It’s a happy day for me today as my book on Harar’s hyenas is finally out. Penn State University Press were originally going to publish a revised version of my dissertation – all academic reading, and dry enough to kill mould – but then they had a meeting. They decided that the subject deserved a more accessible book for a general audience and asked me if I could come up with an entirely new manuscript. Two years and many long days/nights of writing later and Among the Bone Eaters is out. I’m very excited about this book and not just because I put so much work into it. It also gave me a chance to revisit my time in Harar and foreground the human and hyena characters, much as I’ve done here. I was also fortunate that Elizabeth Marshall Thomas agreed to write a foreword which for me is an honour beyond measure. And Suzanne Wolk, Nigel Rothfels, and Kendra Boileau provided the best guidance imaginable for which I’m forever grateful.
If you’re familiar with this blog and come to read my book I should explain some inconsistencies with hyenas’ named used. The hyena known here as Jalla is named in the book as Kamareya. The reason for this difference is that Yusuf the hyena man and his son Abbas often gave the same hyenas different names. Abbas called this hyena Jalla while Yusuf called him Kamareeya. I prefer the latter because, as I found out, it means ‘Like the Moon.’ I’ve also spelled Bebe in the book as Baby because this is closer to the correct pronunciation. Deraltu is named in the book as Koti and the young hyena named here as Burisee retains her original name, Fintamurey. This hyena was also called Rimbaud (after French poet Arthur Rimbaud) but that’s a whole other story. Apart from that pretty much everything is as accurate as is my memory. Ahem.
There’s an idiom in Harar which is waraba nasib (hyenas’ luck) and there’s a bit of that flying around this blog at the moment. That’s because right now you can get 30 percent off on a copy of Among the Bone Eaters if you use this order form. I hope you find the inclination to get a copy of this book, whether directly or through your library, and if you enjoy it or not please let me know.
As you know from the previous post, the BBC were recently in Harar filming the hyenas for the One Planet series. In addition to the three way clan war and the goings on at the Sofi feeding place (which is now halfway to the garbage dump), the producer noticed some interesting things at the main market. One was this old clapped out female who went nightly to the main market looking for food. Apparently all the Aboker hyenas deferred to her as if she was the queen of the hyenas but she was never once at the Aboker feeding place. I doubt she was foregoing the feeding place in favour of the market because the feeding kicks off at 6pm while the hyenas don’t normally hit the market until about 10pm due to the crowds. So I wish I could find out more about this hyena-queen. The other bit of information, and this is even more fascinating, is that the producer thinks that a hyena had some cubs in a niche inside the Old Town. He saw the female entering the niche and on passing by, he heard what he thought was cubs, but didn’t stop to look because he didn’t want to draw attention to the place – for obvious reasons. This is really interesting because crowds of people pass by that spot daily, and some throw rubbish into the niche, so it would take a lot of nerve for a hyena and her cubs to stay there. I’m guessing/hoping that by now that they’ve moved house and established a den outside the town where the other Abokers have theirs. Otherwise you can add to the permanent population of Harar, one female hyena and her cubs living in a magical hole where food flies in through the entrance daily.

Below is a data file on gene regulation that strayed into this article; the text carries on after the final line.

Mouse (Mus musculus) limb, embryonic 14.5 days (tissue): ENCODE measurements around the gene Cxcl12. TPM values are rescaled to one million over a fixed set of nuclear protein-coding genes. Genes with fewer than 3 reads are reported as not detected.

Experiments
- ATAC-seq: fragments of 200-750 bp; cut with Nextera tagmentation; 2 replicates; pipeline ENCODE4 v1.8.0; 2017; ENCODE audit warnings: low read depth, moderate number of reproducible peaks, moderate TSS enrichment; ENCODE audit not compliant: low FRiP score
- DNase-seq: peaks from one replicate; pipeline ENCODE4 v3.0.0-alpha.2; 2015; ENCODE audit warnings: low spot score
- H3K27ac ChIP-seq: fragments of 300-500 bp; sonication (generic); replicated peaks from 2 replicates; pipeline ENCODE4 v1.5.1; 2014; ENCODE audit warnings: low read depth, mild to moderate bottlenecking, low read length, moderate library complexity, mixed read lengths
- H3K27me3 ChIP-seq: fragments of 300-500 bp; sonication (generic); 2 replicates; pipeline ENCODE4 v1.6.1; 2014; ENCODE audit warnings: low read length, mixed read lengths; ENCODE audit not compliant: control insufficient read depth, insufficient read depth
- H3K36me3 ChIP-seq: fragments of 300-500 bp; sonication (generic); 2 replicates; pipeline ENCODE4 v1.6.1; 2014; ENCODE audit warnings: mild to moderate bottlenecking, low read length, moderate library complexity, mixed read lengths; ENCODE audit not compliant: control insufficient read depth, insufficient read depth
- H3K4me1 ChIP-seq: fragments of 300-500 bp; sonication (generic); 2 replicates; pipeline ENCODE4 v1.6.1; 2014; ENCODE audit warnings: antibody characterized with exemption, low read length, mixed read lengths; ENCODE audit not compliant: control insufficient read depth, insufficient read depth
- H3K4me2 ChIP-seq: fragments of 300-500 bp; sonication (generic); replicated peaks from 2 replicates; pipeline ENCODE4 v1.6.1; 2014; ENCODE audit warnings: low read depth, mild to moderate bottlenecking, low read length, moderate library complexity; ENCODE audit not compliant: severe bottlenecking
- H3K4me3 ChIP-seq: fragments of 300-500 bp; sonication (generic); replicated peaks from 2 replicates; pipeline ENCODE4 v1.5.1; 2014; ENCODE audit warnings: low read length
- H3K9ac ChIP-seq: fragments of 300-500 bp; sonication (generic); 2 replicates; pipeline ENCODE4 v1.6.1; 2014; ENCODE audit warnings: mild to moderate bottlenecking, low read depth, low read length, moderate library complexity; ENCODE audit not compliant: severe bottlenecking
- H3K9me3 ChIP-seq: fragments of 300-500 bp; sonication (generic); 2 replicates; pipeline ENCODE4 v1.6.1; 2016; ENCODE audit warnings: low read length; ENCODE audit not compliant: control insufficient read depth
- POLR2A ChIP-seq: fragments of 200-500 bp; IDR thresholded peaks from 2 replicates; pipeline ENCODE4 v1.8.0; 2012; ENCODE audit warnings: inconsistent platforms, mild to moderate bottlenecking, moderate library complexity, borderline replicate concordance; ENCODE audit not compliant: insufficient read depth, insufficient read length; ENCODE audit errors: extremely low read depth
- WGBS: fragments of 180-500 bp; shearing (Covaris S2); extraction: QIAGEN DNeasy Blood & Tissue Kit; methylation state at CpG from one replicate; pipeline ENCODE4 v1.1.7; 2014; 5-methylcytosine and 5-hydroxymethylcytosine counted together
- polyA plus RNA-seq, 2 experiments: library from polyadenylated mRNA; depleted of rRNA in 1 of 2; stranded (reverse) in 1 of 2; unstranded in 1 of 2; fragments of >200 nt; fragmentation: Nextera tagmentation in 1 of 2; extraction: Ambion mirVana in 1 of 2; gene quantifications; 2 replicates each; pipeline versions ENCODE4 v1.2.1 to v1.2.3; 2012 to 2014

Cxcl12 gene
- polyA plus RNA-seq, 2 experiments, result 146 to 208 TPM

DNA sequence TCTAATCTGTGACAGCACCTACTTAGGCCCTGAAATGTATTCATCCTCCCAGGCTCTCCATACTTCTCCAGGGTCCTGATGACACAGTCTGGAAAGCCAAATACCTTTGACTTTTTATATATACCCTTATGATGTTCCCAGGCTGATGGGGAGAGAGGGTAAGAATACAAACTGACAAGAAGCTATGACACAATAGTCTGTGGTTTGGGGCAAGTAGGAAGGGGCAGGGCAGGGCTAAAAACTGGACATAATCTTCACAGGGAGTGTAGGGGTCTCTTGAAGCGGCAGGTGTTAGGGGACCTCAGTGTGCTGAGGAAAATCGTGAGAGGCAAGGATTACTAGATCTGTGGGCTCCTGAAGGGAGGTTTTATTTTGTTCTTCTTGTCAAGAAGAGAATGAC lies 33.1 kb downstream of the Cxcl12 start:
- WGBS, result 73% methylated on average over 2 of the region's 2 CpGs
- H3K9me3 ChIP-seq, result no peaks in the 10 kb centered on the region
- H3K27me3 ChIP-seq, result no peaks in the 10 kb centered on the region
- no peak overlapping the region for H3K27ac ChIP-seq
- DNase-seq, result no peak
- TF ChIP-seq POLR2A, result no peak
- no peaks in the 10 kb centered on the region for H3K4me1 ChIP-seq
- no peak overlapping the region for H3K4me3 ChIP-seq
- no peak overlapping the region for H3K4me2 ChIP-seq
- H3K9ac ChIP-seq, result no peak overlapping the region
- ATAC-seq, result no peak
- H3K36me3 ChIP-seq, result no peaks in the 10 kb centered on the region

An ideal place to raise hyenas
Don’t even think about it
For all of us hyena apprecionados, there’s a new book available in the Reaktion Animal Series about our otherwise maligned friends. Mikita Brottman wrote this one and included all four species of the hyena family (spotted, striped, brown, and aardwolf). After an account of the evolution and biology of hyenas, the really meaty part of the book is an unnatural history. We begin with prehistory, and the 32,000 year old painting of a spotted hyena in Chauvet cave in France. From there we skip to classical times (they were notoriously poor record keepers in the Neolithic period) and accounts from Greek and Roman geographers and natural historians. Hyenas make appearances in all manner of medieval bestiaries, Victorian zoos, sideshows and pop culture. And then there is all the mythology and folklore of hyenas in Africa. Really you could write volumes on this subject but given such limited space, Mikita does really well. Throughout, she askes the question of why it is that hyenas are so feared, loathed and despised by so many, even people with little experience of these animals? I highly recommend this book if you’re interested in hyenas and their cultural representations (and not just because I was given a free copy!). And it must have cost a bundle to get permissions for all the great images. My favourite is a copperplate engraving from 1775 of a spotted hyena (page 60), supposedly looking dastardly and voracious, but to me looking like he just ate a lemon.